What has gone wrong with Democracy and with our democracy here in Britain? Line up Trump and his followers, Putin’s Russia, Orban’s Hungary, Poland’s Law & Justice Party, the Brothers of Italy as well as Johnson’s popularity, rise and fall, and you can detect a certain commonality, a plausible story about the decline of democracy and the spread of authoritarian populism. That’s why Anne Applebaum’s slim Penguin volume “Twilight of Democracy: The Failure of Politics and The Parting of Friends”, first published in 2020, received rave reviews and an immediate reprint.
A savvy journalist - liberal in the US sense - Applebaum weaves friends’ political choices, and their subsequent changed relationships with her, into a wider analysis of the populist drift in Europe and the USA. And she does it very well. Twilight of Democracy provides an analysis of the fragmentation in the last decade of Centre-Right politics and the rise of right-wing authoritarianism. We have become accustomed to some of the proposed causes: the polarising role of social media, its deliberate manipulation to promote anger and resentment – and so more clicks - the ‘cascades of falsehood’, the conspiracy theories, ‘the desire to belong to a superior community’. Applebaum explores such explanations. But there is a further ‘why?’ lurking unexplored behind these factors.
Applebaum’s focus is inevitably on widespread generic causes given the great differences between the recent history of the different countries featured in her book. There is very little about the role of specific changes in countries’ political economy, the impact - both social and personal - of striking inequality giving rise to emotions and a mindset attracted to radical authoritarian change. Sometimes, as in the distinction she makes between ‘reflective’ and ‘restorative’ nostalgia – those who miss the past but don’t really want it back and those whose ‘cultural despair’ drives them to radical action to restore it - there are ideas that demand more consideration. A broad-brush approach can hide more than it reveals.
In Britain where a minority live very well, according to the Joseph Rowntree Association 4.1 million children, one in three in 2022, were living in poverty. Some 17% of households currently say they cannot afford any food at least one day a month whilst others are extraordinarily rich. Many must skip meals. But the coming years promise steady growth in fine dining restaurants. Such inequality generates anger and resentment that can be manipulated. Those so disadvantaged are offered scapegoats: immigrants, the EU, the ‘woke’ elite.
Some nine years ago, Fraser Nelson in the Spectator made telling comparisons between living standards in Britain and in the different US states. We came in at 49th out of 50 just ahead of the poorest state in the Union, Mississippi which has the lowest health, education, development and GDP per capita in the USA.
Will Hutton in a sobering opinion piece in the 13 August Observer writes about the consequences of persistent low productivity and low growth having become the norm. “Regions like the West Midlands, particularly economically linked to the EU, have been disproportionately badly hit”. National debt has trebled in the last twenty years with 10% of government tax revenue now going on debt servicing. And Hutton cites John Burn Murdoch (Financial Times 11 August) that if you remove London from average British per capita GDP, it falls by 14-15% to below that of Mississippi. By way of comparison removing the economic hub of Munich from German figures produces only a 1% overall drop. Britain has entrenched poverty, geographical as well as class-based, and outside London is, according to Will Hutton, “scarcely better off than middle-income developing countries.”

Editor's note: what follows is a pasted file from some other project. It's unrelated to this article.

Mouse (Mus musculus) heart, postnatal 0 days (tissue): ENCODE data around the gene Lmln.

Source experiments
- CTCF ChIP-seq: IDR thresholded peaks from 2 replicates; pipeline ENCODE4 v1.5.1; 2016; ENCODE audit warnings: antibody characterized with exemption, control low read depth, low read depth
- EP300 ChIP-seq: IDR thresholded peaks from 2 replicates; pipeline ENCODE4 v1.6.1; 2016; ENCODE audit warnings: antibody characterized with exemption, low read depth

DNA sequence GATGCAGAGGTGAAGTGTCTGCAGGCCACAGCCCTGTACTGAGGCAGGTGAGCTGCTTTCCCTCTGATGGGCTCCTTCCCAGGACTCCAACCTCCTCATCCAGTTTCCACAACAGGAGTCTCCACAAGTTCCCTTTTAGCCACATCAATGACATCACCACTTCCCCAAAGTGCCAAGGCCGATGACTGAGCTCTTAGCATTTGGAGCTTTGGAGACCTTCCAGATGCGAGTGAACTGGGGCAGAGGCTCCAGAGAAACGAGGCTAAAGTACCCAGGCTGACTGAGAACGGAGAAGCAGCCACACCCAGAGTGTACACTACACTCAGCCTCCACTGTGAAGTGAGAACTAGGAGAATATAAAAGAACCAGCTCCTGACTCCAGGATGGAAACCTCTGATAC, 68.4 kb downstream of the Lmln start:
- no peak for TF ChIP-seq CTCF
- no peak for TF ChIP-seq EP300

Unlike many accused of gloom-mongering – and I must sometimes include myself – Hutton seeks to tell the truth however gloomy but also to suggest remedies, in this instance enabling government to think beyond balancing the national books. He recommends splitting the Treasury into an Office for the Budget and an Economic Strategy Ministry, strengthening the UK Infrastructure Bank and British Business Bank and pushing our national £3.5 pension pot into supporting enterprise and risk. Net Zero and Levelling Up, he argues should form a central part of a national strategy for ‘leveraging’ new industry and technology. In the past we could ride out financial crises thanks to established trading relationships, first in the Empire and then in the EU. But now, Hutton writes, we do not have an “empire or the EU anchoring our trade. We are alone”.
Our particular “twilight of democracy” has its distinctive shadows. I remember years ago the then Catholic Archbishop of Liverpool, Patrick Kelly, saying to me: “I can’t see how democracy can work with a Press that misinforms. How are people to take informed decisions?” His point is even more pertinent when people are trapped within social media silos.
Applebaum is right to devote several pages to Johnson’s and Cummings’ malign works and pomps. We do share aspects of a common political pathology with other countries. But many of our institutions - most notably our legal system, our universities, the BBC and structures of local government - have held up despite attempts to undermine them and turn the public against them. Government erosion of our NHS, threatening now to crumble into a second-rate service for those unable to afford insurance or fees for private care, has not diminished the public’s attachment to the idea of health care and treatment free at the point of delivery.
But we have not dodged the bullet. The wounds to our society and economy, at least to date, are severe but not lethal.
See TheArticle 17/08/2023